Why the Canucks’ forward corps are ready to weather the Seattle Expansion Draft storm

Photo credit:© Sergei Belski-USA TODAY Sports
Stephan Roget
1 year ago
By now, we’re all caught up in the furor of the 2021 regular season, but let’s also keep in mind that there’s something lurking in the Pacific waters, patiently awaiting a feeding frenzy. The Seattle Kraken are arriving this summer, and right now they’re readying their tentacles to pluck players from the 30 non-Vegas franchises via the 2021 Expansion Draft.
Fortunately, their regional rivals are particularly well-positioned to weather the process.
In case you missed our previous article, in which we examined the blueline in relation to Seattle’s arrival, here’s a quick refresher on the rules for the 2021 Expansion Draft:
Current NHL teams can protect seven forwards, three defensemen and one goalie, or eight skaters (forwards/defensemen) and one goalie, under the following conditions.
* All players with no movement clauses at the time of the draft, and who decline to waive those clauses, must be protected and will be counted toward their team’s applicable protection limits.
* All first- and second-year NHL/AHL players, and all unsigned draft choices, will be exempt from selection (and will not be counted toward protection limits.”
For the Vancouver Canucks, this means a few more difficult decisions to be had with the offence then there were with the defence — but it still doesn’t give much cause for the front office or the fanbase to fear the coming of the Kraken. Our aforementioned article reached a pretty firm conclusion that the Canucks will only need three protection slots, if that, for their blueliners, and that leaves seven open for forwards.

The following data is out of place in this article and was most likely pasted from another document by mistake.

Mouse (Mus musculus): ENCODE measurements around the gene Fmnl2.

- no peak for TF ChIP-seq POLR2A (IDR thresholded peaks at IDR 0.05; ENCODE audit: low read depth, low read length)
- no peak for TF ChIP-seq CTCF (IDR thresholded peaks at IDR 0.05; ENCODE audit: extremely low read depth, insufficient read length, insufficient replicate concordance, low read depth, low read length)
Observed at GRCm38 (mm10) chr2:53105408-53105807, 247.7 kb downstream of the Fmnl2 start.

Who doesn’t need to be protected?

Nils Höglander- Whether he played with the Canucks or in the AHL for the Utica Comets this season, Höglander was always going to be exempt from the Expansion Draft. This year marks Höglander’s third of professional hockey, but the SHL doesn’t count when it comes to expansion, so really it’s his first. Honestly, Vancouver would have no issues protecting Höglander if they had to, but it’s nice that they don’t, and that fans can simply enjoy his rookie campaign without fear of any Seattle-related repercussions.
Tanner Pearson- A storyline you can expect to hear all season long is the debate on whether or not to re-sign Pearson, a pending UFA. A strong start to 2021 — some have identified him as the team’s best player thus far — is promising, but most would still lean toward letting Pearson go and handing his spot over to a younger, cheaper player. If the team were to offer him a new contract, they’d have no reason to do so prior to the Expansion Draft, so he won’t need a protection slot regardless.